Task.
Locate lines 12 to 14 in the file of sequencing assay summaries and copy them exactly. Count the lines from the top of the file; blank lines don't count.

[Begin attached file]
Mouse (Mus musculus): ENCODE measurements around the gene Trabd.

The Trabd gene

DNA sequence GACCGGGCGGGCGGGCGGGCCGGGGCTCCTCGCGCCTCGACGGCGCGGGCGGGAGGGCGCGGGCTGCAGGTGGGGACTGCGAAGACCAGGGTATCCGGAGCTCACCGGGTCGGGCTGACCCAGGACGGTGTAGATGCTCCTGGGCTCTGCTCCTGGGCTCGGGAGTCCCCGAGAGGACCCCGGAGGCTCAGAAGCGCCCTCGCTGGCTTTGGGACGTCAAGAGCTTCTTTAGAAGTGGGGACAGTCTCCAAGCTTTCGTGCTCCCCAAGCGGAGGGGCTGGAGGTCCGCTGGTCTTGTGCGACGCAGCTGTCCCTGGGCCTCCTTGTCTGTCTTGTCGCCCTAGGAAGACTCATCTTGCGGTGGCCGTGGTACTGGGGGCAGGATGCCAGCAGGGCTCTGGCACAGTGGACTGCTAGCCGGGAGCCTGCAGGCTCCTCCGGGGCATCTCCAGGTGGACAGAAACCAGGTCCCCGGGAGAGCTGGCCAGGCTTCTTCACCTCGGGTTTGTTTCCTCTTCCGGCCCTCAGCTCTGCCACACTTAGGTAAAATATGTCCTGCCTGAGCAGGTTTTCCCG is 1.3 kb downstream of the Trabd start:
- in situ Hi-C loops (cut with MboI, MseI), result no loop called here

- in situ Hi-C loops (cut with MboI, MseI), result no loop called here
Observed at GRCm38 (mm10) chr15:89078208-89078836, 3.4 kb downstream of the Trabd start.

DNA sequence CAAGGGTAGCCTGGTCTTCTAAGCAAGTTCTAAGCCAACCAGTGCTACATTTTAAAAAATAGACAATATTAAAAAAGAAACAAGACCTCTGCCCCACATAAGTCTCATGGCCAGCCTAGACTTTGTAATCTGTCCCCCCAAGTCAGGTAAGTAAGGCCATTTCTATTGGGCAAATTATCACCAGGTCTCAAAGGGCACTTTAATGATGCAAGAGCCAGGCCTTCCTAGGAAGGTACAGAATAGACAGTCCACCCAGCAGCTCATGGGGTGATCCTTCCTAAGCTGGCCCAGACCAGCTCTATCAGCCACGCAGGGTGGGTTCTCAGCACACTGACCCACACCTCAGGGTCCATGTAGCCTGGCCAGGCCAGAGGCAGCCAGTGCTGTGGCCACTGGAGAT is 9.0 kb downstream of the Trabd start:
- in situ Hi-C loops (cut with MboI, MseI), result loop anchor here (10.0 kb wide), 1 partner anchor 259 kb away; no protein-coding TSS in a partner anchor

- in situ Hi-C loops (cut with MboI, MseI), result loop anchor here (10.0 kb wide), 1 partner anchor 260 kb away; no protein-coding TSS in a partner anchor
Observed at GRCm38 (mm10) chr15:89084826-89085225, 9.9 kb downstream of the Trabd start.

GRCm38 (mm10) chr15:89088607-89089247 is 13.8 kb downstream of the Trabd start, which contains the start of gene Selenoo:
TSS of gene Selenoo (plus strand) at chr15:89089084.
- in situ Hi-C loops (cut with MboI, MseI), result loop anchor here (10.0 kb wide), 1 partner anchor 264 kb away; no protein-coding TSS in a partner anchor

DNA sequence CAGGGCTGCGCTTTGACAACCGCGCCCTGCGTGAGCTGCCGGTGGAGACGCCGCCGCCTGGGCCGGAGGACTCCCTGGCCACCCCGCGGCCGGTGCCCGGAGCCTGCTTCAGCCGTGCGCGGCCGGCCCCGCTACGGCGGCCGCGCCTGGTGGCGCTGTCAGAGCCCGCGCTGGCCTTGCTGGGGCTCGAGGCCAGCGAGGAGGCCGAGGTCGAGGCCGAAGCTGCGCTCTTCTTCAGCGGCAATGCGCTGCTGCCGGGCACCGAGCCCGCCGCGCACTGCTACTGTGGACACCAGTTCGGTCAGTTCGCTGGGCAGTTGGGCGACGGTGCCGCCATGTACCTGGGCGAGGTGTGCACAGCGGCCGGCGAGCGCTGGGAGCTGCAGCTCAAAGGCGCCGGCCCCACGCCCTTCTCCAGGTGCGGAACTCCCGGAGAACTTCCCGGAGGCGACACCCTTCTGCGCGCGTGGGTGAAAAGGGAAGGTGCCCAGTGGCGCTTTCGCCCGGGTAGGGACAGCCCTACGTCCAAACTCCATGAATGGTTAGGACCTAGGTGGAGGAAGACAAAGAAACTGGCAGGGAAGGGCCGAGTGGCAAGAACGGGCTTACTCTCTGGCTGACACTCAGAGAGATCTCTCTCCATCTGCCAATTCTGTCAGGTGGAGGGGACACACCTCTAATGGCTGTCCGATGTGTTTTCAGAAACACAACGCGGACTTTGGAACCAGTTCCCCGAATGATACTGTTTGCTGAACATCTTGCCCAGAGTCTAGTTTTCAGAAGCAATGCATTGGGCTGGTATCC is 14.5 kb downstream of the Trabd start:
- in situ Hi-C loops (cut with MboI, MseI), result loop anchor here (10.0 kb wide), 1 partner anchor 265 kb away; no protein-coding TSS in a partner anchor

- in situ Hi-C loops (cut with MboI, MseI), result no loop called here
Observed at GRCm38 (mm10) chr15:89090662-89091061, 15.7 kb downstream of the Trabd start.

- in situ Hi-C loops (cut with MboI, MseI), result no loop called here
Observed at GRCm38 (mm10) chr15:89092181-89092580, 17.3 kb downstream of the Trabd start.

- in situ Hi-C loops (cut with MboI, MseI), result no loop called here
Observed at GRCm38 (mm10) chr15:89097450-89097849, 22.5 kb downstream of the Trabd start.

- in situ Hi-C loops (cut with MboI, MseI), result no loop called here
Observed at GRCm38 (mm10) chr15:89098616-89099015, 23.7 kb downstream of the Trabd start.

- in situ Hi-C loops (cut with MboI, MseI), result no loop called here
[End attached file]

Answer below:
TSS of gene Selenoo (plus strand) at chr15:89089084.
- in situ Hi-C loops (cut with MboI, MseI), result loop anchor here (10.0 kb wide), 1 partner anchor 264 kb away; no protein-coding TSS in a partner anchor

DNA sequence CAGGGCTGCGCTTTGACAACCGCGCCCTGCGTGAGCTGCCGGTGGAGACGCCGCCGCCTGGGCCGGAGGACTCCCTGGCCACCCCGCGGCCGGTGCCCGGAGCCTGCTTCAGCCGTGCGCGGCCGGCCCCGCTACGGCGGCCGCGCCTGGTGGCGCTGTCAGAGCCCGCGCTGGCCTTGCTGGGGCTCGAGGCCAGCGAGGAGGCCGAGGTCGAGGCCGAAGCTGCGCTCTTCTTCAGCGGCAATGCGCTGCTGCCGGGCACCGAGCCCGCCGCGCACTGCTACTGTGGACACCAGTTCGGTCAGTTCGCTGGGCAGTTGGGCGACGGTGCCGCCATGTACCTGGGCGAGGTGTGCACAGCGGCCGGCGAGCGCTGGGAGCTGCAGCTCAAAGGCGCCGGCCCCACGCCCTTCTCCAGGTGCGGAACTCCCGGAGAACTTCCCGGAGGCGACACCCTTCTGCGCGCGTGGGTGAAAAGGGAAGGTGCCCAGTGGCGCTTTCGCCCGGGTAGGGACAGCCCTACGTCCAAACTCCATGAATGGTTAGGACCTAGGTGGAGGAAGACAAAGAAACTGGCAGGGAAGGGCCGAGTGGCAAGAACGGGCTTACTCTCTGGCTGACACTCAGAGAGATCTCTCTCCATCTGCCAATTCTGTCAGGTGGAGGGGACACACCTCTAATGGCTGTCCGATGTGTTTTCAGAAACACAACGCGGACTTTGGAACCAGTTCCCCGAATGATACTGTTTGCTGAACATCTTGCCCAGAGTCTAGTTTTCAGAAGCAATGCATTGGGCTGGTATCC is 14.5 kb downstream of the Trabd start: